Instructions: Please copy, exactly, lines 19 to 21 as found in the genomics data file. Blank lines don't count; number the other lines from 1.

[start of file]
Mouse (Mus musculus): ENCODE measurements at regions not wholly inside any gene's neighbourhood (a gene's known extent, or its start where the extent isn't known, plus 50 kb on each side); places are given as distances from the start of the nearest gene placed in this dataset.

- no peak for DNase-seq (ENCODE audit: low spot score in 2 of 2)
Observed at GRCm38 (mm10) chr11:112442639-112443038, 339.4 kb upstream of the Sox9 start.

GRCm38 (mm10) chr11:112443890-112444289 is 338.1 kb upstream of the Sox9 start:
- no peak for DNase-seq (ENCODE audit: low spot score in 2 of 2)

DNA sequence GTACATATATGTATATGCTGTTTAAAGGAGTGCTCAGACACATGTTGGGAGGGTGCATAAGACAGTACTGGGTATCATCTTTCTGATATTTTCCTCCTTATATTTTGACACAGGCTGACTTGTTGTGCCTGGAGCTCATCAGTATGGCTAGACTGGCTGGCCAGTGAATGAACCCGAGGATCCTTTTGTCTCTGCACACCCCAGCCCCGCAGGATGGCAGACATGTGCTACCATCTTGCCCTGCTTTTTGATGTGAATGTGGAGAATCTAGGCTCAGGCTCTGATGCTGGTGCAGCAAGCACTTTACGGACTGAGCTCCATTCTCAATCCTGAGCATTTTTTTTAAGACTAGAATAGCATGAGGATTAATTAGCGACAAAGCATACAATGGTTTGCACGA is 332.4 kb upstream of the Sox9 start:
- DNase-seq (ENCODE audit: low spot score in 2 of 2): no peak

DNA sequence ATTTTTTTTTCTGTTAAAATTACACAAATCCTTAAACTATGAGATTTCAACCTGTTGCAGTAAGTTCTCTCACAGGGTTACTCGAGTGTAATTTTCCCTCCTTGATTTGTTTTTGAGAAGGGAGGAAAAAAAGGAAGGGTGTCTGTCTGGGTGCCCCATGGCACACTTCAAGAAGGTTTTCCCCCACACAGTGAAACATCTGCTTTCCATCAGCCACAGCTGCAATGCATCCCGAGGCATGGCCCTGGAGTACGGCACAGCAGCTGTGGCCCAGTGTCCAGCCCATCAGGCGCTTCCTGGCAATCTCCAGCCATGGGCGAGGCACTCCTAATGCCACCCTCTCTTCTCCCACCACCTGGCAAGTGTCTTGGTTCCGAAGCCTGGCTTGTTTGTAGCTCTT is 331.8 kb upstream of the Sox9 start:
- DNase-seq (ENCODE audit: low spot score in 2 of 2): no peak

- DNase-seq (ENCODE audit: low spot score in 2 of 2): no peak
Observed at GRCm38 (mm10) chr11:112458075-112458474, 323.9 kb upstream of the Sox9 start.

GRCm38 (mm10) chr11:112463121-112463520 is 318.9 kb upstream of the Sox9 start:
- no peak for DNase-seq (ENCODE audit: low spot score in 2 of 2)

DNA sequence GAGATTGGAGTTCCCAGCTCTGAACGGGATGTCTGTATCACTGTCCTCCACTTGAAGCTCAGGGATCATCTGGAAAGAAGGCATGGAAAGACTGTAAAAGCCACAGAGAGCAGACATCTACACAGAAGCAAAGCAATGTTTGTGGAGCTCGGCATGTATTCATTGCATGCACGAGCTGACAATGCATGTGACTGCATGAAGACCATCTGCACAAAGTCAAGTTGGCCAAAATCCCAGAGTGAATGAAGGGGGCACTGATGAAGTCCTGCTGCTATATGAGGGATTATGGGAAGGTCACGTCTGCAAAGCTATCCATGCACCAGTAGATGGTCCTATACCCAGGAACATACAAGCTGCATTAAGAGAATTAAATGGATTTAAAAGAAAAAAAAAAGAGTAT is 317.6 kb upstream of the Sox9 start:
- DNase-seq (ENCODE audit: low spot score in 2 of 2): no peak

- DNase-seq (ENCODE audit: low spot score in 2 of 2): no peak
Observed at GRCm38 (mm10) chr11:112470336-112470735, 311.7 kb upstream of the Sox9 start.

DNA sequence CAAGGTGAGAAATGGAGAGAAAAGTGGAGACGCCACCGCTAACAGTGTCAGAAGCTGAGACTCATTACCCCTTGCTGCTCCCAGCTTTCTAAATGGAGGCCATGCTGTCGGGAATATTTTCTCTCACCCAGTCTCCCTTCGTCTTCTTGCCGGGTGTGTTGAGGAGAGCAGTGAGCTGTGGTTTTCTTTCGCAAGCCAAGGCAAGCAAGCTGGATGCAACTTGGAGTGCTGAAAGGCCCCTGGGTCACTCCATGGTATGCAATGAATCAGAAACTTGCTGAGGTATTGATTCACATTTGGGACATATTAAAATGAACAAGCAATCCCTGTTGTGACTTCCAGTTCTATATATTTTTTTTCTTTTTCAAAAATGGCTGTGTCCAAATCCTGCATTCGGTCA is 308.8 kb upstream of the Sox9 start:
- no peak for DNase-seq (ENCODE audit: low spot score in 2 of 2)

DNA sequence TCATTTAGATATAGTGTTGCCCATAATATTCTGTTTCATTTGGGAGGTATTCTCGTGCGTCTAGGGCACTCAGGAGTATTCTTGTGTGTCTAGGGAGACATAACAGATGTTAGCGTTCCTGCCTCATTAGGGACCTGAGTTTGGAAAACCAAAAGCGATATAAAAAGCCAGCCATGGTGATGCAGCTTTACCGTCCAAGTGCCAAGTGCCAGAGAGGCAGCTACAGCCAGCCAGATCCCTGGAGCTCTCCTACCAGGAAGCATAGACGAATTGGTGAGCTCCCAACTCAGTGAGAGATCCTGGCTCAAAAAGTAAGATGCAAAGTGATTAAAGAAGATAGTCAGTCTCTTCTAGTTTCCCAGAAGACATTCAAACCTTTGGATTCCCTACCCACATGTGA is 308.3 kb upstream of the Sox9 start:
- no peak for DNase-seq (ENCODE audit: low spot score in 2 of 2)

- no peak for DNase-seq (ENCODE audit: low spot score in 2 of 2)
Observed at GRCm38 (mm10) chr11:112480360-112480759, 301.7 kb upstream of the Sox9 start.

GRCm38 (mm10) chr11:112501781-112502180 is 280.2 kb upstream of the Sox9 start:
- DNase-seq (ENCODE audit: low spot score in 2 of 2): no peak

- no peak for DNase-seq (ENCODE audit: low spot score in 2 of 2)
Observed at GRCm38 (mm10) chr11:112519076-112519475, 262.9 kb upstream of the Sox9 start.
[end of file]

- no peak for DNase-seq (ENCODE audit: low spot score in 2 of 2)

DNA sequence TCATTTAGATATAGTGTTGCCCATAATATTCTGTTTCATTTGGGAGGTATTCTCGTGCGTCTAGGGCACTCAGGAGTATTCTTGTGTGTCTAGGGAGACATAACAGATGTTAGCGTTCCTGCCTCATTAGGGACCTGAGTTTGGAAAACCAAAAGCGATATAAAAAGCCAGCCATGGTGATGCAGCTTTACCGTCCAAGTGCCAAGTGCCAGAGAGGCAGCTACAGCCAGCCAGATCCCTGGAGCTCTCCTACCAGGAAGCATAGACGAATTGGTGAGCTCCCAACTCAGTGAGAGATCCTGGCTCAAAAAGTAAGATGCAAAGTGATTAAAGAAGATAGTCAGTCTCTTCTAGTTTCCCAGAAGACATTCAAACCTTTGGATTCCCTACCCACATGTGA is 308.3 kb upstream of the Sox9 start:
- no peak for DNase-seq (ENCODE audit: low spot score in 2 of 2)